May 27, 2010

JAPAN: Landscape gardener, 57, plants seeds of friendship

TOKYO, Japan / The Japan Times / News / May 27, 2010

Bangladeshi's deportation sparks cultural exchanges

By Ryota Wakamatsu, Kyodo News

MOBARA, Chiba Prefecture. — When immigration authorities deported Md Tarique six years ago, landscape gardener Masao Sekiya lost an assistant and gained a mission: fostering friendship between Bangladesh and Japan.

Sekiya met Tarique in 1994 and hired him to work in his landscaping business even though he knew the Bangladeshi had overstayed his visa.

The 57-year-old Sekiya admits it was wrong to put Tarique on the payroll but felt treating the man from Dhaka with compassion took precedence over the law.

"I taught him a great deal of the business because he is an honest man," Sekiya said, adding he took him on job assignments from his company in Mobara, Chiba Prefecture, to places like Ishikawa and Aichi prefectures.

Footloose: Masao Sekiya looks at one of his art pieces at his home in Mobara, Chiba Prefecture last month. Kyodo Photo

At the time Sekiya hired the Bangladeshi, now 47, he was busy with such projects as building log cabins and expanding his landscape gardening business to include selling housing lots with garden plots.

Work also involved erecting tombstones, waterworks and some hard, dirty and dangerous tasks. Tarique worked diligently, though he was ever fearful that the authorities could arrest him at any time.

However, orders began to decline and Sekiya was on the verge of bankruptcy, buried under ¥2 billion in debt.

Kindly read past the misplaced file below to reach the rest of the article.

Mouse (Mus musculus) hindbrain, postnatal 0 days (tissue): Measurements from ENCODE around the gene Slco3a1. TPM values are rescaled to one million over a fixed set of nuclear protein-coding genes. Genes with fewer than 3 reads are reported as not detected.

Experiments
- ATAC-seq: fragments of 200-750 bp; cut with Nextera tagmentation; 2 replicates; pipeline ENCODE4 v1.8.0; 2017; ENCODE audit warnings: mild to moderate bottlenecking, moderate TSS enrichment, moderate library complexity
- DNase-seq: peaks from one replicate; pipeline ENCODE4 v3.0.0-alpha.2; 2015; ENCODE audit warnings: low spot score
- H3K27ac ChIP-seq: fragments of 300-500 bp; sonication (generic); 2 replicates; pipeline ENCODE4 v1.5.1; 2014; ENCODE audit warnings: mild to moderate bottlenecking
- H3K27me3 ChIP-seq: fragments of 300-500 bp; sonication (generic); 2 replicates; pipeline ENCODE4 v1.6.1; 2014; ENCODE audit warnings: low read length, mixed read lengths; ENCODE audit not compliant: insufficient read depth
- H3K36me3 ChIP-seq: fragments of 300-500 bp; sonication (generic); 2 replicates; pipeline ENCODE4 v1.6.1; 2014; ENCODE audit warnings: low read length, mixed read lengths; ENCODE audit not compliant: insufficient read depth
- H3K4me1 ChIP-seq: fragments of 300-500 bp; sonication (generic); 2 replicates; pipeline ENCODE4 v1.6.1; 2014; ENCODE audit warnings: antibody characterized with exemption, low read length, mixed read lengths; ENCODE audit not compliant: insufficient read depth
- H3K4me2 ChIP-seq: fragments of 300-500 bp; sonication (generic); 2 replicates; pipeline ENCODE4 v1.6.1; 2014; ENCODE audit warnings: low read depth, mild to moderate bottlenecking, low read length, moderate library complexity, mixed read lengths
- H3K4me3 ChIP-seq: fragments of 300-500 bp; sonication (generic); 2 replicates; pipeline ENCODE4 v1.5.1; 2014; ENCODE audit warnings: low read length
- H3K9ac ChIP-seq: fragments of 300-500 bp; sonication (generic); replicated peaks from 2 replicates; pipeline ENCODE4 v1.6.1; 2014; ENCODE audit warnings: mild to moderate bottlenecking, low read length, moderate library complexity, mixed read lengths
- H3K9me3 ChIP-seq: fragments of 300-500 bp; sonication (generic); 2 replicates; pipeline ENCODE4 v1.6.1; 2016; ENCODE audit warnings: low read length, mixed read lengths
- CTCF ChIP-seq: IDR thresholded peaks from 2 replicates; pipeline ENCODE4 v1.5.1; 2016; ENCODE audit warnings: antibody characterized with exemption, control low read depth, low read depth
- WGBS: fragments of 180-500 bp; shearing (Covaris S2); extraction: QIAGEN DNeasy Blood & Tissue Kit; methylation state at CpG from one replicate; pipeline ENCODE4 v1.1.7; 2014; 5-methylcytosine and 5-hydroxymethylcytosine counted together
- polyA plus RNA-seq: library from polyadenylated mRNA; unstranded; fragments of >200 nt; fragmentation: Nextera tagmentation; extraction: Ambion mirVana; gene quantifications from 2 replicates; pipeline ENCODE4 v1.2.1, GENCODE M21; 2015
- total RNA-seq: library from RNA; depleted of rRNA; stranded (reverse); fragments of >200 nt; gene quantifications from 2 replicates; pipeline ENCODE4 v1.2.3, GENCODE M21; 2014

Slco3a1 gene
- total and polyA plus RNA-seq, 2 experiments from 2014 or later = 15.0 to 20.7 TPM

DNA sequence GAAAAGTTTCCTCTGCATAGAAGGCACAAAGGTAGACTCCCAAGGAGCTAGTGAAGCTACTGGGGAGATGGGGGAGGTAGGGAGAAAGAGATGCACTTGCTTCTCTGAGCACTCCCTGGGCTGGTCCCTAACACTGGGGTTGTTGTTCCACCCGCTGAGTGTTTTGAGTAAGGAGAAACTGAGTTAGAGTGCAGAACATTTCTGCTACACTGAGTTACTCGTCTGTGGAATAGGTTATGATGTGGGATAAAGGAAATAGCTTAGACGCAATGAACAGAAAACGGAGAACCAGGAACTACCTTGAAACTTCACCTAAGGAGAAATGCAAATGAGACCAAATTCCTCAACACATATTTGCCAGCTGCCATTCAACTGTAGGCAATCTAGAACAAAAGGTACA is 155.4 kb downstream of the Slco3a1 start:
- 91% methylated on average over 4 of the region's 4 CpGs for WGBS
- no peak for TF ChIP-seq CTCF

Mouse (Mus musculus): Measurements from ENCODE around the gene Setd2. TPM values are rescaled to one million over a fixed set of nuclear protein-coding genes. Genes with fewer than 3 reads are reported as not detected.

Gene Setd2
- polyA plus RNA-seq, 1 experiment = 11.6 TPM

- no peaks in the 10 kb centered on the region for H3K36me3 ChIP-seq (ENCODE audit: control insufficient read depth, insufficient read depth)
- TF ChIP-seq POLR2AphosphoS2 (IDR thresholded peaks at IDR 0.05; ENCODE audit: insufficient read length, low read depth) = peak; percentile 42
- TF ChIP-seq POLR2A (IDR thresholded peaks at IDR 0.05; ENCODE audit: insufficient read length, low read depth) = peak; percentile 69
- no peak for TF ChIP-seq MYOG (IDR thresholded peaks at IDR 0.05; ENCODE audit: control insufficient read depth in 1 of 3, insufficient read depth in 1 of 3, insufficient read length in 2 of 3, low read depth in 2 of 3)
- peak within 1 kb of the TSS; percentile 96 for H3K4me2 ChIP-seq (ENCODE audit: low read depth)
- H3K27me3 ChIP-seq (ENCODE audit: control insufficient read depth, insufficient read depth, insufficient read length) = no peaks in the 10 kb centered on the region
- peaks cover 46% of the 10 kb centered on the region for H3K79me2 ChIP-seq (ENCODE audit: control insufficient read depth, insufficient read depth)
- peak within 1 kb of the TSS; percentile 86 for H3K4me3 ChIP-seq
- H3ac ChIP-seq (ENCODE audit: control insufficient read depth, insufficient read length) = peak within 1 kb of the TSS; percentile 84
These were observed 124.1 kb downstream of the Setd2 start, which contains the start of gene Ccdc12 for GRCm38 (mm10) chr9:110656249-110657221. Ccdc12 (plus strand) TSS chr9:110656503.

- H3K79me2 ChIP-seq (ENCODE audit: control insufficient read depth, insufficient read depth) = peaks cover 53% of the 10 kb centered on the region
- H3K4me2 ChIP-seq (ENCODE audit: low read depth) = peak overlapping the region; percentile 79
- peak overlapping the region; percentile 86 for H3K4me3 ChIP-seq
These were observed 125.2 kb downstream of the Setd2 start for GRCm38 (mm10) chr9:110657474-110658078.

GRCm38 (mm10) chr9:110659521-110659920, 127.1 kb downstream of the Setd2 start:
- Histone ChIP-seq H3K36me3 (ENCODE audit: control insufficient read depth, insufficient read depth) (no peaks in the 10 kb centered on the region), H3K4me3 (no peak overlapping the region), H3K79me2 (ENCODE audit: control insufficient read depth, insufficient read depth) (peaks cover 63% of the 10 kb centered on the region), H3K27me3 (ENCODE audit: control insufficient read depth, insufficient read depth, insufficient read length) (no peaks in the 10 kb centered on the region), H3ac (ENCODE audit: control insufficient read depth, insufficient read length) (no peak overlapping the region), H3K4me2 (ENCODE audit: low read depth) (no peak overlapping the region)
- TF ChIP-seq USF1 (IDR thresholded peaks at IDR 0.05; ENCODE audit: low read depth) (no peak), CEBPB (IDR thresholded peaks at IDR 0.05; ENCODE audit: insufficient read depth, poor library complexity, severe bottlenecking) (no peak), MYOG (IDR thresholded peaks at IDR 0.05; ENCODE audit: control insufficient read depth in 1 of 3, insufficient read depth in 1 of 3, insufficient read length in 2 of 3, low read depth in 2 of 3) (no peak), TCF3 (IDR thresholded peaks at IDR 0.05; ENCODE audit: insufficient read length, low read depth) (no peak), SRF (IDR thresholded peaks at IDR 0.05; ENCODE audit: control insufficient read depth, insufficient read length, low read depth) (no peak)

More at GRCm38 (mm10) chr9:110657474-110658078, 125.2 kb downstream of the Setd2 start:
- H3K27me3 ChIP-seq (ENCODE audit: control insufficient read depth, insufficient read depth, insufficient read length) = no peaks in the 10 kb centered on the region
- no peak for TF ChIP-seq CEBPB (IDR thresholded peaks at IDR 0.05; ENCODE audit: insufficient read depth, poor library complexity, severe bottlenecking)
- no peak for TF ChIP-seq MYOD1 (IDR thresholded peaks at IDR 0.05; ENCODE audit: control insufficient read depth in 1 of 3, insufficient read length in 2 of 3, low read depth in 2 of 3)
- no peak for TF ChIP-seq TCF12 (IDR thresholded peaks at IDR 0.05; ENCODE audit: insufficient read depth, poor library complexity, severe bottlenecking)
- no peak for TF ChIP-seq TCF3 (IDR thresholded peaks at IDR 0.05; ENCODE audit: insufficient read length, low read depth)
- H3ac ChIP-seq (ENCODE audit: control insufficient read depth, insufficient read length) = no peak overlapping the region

Sekiya said Tarique was "my spiritual supporter when more and more people walked out on me." He also said he was encouraged by Tarique's positive attitude on life.

Tarique received ¥10,000 a day, the same as his Japanese colleagues. He went to the Tokyo Regional Immigration Bureau in 2004 to seek a special permit and Sekiya was there to support him.

The number of foreigners overstaying their visa declined from about 219,000 in 2005 to about 113,000 in 2009 following a government crackdown. The number of illegal entrants dropped from an estimated 30,000 to anywhere from 15,000 to 23,000 in the same period. Sekiya pleaded with the authorities to allow Tarique to stay, pointing to "his enduring and hard work that would be of help to the country." It did no good. Tarique was sent back to Bangladesh.

He now works in an office with a desk, chairs and a personal computer in a Dhaka building stained light brown by car exhaust and dust.

"I thought if he couldn't stay in Japan, I should set up what amounts to my company's branch in Dhaka to create a job for him," Sekiya said. "He speaks Japanese well and he can serve as a coordinator to pass on our orders to fellow Bangladeshis."

Sekiya ordered samples of fences and bamboo products for gardens, but he found the items he received from Tarique were inferior and couldn't be sold here.

So he focused instead on cultural and spiritual interchanges rather than importing goods, thinking that low-priced merchandise from Bangladesh couldn't compete with products manufactured in China.

In April, Sekiya set up a project team comprising Dhaka University students majoring in fine arts and musicians, with Tarique serving as its leader. His plan is to hold concerts and make art objects.

He puts emphasis on manufacturing products in the shape of a human foot, based on his belief that strong feet and hips are the basis of good health.

Tarique "says he often remembers Japan when he goes to bed," Sekiya said. "He tells me of fond memories about Japan. I want him to become a bridge of friendship between the two countries." [rc]

(C) The Japan Times